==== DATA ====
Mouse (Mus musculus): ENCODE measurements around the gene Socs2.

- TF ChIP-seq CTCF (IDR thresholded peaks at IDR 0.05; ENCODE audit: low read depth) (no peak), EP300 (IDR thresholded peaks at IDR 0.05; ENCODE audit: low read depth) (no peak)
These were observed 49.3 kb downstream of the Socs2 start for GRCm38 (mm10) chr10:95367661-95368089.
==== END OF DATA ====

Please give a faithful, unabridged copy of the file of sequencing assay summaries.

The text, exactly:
Mouse (Mus musculus): ENCODE measurements around the gene Socs2.

- TF ChIP-seq CTCF (IDR thresholded peaks at IDR 0.05; ENCODE audit: low read depth) (no peak), EP300 (IDR thresholded peaks at IDR 0.05; ENCODE audit: low read depth) (no peak)
These were observed 49.3 kb downstream of the Socs2 start for GRCm38 (mm10) chr10:95367661-95368089.